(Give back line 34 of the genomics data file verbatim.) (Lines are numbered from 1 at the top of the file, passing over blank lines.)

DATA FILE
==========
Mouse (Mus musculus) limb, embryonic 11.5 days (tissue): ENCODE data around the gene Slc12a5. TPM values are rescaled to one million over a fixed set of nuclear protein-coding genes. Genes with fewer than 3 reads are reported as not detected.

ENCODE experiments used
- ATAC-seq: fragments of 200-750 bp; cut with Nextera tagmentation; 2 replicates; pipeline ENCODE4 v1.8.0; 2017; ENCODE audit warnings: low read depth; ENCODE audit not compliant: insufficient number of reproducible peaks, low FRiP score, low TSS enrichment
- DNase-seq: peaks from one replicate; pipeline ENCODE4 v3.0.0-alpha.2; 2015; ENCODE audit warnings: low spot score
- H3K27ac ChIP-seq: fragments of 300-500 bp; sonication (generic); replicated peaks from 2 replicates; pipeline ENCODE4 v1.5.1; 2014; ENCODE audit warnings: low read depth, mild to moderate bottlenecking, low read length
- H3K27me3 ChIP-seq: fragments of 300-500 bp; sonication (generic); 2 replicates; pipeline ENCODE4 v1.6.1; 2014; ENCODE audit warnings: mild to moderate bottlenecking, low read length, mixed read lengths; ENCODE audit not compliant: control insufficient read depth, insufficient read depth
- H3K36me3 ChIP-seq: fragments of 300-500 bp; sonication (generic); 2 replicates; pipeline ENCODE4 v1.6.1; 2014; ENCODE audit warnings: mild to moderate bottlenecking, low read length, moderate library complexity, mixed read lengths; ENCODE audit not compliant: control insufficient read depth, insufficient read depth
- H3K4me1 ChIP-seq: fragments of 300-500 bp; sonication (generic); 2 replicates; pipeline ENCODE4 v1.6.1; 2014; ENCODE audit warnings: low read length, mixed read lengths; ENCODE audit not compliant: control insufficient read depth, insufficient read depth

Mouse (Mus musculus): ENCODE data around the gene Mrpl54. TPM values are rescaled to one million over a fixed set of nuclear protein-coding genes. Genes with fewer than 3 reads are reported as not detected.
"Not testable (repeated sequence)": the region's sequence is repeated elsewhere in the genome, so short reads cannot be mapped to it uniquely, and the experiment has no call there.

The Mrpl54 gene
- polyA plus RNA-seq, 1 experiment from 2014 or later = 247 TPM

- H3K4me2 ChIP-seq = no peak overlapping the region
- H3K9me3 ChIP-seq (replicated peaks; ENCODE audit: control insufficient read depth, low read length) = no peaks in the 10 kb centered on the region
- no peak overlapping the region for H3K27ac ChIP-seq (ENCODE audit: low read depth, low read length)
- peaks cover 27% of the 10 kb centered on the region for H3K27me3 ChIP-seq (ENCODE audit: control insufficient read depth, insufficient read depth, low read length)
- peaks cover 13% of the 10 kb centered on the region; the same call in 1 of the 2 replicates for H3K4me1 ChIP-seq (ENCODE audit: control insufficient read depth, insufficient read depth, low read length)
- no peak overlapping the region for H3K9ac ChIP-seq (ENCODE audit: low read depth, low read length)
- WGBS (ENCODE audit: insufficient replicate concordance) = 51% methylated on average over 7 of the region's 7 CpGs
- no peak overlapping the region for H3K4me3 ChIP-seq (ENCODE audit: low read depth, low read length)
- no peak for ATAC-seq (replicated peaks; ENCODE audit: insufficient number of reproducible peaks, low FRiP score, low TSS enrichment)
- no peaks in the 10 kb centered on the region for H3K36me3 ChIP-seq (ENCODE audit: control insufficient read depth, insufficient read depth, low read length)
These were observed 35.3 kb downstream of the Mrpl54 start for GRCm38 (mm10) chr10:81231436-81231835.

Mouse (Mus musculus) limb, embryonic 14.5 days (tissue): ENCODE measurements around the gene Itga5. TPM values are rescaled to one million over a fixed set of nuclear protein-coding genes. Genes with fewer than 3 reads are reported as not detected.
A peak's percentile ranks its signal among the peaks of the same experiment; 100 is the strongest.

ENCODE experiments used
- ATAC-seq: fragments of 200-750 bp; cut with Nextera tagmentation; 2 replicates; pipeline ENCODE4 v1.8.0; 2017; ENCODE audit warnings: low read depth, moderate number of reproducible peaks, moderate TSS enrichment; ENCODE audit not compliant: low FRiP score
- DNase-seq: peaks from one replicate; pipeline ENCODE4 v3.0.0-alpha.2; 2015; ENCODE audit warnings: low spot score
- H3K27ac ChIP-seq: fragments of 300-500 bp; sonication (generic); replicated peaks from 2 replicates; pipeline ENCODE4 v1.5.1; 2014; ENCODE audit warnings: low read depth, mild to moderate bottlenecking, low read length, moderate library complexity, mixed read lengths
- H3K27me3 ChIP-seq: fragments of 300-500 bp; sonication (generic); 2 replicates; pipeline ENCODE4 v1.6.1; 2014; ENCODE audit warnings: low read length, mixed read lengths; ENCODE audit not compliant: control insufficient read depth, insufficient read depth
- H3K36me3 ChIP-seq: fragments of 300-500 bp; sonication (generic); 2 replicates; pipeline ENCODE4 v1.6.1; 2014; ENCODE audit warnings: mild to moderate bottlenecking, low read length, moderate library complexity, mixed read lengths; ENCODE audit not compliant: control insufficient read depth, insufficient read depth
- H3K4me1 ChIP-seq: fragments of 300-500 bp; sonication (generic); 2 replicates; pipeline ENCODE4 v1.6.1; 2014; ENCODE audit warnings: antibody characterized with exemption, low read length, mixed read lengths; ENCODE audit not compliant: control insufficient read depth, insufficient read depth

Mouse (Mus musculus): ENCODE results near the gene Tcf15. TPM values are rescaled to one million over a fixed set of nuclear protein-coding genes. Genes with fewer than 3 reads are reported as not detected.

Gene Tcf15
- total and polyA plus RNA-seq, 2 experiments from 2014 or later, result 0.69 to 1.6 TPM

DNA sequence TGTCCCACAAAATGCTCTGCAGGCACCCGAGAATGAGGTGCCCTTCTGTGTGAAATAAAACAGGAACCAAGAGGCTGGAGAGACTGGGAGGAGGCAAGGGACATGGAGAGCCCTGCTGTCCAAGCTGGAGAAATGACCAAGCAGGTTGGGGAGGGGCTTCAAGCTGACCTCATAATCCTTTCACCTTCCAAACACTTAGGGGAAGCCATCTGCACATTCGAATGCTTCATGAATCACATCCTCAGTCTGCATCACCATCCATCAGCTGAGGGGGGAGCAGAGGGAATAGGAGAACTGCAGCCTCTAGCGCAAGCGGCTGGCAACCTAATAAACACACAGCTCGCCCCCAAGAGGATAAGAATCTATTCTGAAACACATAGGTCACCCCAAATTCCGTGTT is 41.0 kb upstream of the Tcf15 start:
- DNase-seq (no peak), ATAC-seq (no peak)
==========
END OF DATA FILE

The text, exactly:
Gene Tcf15